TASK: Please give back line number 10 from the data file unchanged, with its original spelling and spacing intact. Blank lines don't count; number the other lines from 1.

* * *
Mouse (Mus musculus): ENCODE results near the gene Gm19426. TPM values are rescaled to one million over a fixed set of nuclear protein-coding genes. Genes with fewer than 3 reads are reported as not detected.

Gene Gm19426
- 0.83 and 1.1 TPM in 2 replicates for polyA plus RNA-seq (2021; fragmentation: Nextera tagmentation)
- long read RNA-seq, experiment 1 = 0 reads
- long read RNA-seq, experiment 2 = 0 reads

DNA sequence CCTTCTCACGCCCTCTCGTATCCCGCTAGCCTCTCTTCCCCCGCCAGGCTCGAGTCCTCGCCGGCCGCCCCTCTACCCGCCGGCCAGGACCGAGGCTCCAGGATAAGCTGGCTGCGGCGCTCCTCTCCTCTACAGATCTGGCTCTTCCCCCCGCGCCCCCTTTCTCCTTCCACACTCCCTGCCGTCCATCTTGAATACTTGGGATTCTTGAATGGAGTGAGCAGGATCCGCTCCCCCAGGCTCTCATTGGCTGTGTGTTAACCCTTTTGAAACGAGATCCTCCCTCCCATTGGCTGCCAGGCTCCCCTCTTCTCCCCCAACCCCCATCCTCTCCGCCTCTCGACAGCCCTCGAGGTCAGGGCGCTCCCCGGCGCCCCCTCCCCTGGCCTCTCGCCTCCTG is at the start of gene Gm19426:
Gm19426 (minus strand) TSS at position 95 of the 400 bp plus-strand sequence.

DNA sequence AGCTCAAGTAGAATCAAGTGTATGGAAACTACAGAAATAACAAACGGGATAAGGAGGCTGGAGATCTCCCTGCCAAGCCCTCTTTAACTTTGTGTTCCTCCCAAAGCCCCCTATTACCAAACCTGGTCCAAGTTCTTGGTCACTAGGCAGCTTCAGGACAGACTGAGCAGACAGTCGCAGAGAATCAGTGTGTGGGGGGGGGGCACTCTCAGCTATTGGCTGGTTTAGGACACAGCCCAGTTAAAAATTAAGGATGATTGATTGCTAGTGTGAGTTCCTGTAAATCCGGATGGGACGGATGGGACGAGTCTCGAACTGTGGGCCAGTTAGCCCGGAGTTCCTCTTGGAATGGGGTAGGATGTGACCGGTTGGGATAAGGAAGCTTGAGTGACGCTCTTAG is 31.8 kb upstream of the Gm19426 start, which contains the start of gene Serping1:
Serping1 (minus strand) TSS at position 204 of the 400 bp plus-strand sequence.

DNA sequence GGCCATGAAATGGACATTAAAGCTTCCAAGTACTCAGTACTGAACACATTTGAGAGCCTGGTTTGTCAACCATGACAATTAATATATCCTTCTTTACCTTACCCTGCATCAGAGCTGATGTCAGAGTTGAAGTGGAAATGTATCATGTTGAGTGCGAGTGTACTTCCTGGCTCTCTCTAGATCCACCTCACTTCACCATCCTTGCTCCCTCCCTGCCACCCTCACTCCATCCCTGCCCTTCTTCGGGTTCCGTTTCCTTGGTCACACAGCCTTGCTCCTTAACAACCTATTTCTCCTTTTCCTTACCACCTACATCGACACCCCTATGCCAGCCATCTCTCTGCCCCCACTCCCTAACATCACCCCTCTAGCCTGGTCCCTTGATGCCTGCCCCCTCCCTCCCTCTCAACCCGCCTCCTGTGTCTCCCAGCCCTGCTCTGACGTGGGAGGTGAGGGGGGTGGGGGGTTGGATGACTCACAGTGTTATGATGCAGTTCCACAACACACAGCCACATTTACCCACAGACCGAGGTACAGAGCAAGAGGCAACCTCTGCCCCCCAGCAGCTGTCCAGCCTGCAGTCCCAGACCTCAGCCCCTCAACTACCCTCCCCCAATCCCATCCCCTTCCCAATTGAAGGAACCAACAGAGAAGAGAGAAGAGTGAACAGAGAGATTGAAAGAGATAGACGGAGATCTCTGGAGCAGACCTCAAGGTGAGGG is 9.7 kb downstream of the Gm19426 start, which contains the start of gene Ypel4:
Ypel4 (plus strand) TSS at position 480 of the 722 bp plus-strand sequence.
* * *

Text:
DNA sequence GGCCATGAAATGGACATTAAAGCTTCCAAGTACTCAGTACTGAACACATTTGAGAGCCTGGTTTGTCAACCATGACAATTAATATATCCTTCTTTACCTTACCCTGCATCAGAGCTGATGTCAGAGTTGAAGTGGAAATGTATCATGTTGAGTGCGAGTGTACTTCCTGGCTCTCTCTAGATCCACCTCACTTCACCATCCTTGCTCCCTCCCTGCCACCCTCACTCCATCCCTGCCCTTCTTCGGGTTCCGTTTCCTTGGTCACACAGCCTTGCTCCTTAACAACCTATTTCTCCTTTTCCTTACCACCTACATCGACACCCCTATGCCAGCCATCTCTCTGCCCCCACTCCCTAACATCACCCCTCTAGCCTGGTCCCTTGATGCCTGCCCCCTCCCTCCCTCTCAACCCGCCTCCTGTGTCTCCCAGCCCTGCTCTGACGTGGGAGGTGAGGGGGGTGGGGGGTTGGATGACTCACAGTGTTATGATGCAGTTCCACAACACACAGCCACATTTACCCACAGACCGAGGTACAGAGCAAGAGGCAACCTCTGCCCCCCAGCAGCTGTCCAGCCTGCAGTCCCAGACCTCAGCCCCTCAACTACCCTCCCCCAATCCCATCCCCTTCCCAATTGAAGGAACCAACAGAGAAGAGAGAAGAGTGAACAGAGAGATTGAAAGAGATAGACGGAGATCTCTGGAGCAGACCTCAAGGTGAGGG is 9.7 kb downstream of the Gm19426 start, which contains the start of gene Ypel4: